As we approach graduation season, thousands of college graduates will be turning the page in their book of life. No longer do they have the responsibility of ‘studying’ each and every night (of course), or deciding whether to eat at the campus buffet, or the local Chick-fil-a. They are now thrown into a different world and must immediately begin making very important decisions that will impact their long-term financial success.
One of the most important decisions that a college graduate has to make is how to strategically repay student loan debt. Fortunately, there are many viable options.
The federal government alone provides 7 different options:
- Extended Fixed
- Extended Graduated
- Pay-As-You-Earn (PAYE)
- Income-Based Repayment (IBR)
- Income-Contingent Repayment (ICR)
Not only does the federal government provide multiple repayment options, but, over the last few years, there have been many private companies that will now refinance, consolidate, and offer their own repayment plans.
So as a new graduate, who can have anywhere from a new car’s worth to a new home’s worth in student loan debt, how do you determine the option best for you?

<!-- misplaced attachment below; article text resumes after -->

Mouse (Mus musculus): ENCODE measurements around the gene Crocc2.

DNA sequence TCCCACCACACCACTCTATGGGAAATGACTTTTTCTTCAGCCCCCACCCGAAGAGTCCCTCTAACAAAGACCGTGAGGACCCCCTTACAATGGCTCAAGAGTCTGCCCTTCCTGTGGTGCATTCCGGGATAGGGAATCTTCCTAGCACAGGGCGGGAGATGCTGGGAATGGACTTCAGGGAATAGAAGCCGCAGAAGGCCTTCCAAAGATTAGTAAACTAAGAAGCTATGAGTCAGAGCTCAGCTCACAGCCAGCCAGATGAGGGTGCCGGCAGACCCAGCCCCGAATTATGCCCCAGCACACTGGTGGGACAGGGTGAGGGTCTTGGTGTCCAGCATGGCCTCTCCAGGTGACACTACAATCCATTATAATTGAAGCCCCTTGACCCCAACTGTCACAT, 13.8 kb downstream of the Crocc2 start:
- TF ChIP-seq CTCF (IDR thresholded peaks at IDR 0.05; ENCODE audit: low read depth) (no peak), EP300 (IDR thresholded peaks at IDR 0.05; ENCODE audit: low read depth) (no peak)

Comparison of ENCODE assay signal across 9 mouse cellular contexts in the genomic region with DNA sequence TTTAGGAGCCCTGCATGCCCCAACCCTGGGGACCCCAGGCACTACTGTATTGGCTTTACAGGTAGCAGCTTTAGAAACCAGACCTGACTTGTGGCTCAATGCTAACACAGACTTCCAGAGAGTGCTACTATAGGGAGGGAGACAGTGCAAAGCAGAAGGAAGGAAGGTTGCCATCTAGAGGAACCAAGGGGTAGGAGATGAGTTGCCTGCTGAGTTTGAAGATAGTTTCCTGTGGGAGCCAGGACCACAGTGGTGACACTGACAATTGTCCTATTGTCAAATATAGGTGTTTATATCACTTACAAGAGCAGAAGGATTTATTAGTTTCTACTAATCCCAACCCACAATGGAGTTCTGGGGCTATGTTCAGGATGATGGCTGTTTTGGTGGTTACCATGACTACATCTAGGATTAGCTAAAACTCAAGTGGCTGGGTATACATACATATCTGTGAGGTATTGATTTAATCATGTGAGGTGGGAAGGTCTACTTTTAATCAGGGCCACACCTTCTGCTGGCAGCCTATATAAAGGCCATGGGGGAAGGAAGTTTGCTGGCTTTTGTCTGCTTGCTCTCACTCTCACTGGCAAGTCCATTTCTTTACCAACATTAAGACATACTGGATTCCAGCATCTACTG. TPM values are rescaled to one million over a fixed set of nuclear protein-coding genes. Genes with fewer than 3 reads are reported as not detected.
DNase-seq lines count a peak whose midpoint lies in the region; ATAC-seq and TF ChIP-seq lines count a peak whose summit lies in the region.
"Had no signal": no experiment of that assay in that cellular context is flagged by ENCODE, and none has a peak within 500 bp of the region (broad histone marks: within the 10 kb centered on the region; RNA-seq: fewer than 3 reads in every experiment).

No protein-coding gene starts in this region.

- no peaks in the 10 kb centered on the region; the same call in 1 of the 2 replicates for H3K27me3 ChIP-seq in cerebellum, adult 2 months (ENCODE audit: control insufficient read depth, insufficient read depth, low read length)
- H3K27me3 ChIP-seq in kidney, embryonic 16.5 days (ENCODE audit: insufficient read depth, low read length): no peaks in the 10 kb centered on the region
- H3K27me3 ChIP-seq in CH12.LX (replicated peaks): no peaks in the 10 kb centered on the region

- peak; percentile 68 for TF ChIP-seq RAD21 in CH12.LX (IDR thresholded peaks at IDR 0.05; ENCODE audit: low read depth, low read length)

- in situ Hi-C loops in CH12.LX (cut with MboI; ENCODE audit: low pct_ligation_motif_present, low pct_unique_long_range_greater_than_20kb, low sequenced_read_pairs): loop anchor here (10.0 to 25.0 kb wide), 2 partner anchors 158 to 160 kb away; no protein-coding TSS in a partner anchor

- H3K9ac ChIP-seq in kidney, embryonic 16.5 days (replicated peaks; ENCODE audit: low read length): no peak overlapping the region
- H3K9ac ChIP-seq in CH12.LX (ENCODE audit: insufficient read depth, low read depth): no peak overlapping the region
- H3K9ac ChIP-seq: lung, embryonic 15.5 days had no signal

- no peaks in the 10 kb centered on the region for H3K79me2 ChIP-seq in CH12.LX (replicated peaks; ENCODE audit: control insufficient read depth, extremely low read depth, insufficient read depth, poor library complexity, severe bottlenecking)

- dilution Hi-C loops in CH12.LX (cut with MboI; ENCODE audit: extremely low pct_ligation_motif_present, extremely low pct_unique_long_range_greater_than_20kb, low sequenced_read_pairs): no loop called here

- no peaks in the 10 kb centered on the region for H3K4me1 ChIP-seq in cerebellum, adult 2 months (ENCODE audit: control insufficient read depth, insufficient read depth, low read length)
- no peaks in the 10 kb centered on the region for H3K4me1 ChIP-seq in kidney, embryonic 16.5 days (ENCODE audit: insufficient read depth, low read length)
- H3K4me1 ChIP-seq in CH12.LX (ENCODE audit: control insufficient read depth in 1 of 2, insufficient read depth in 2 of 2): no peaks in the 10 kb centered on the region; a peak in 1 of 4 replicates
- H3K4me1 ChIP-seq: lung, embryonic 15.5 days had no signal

- Exit Counseling: At the very least, make sure you spend a few minutes with your college’s or university’s exit planning counselor. They can, hopefully, walk you through each of those various options and how they will play out based on post-grad job options.
- Online Resources: There are also a number of online ‘student loan repayment estimators’ (type that in google, and you’re welcome) and calculators that can help you run some scenarios.
- Personal Planning: Then, if you really want to get ahead of your peers and avoid the post-grad financial problems that so many suffer from, call me J, or work with a financial professional who understands how student loans will impact your personal financial life as a whole.
By taking out student loans, you have invested in the betterment of yourself and your income potential. Student loans can be the elephant in the room, but they don’t have to be a burden. With the proper planning, you should be able to enjoy life, save money, and pay off that debt within a timely manner.
Guardian and its subsidiaries do not issue or advise with regard to student loans.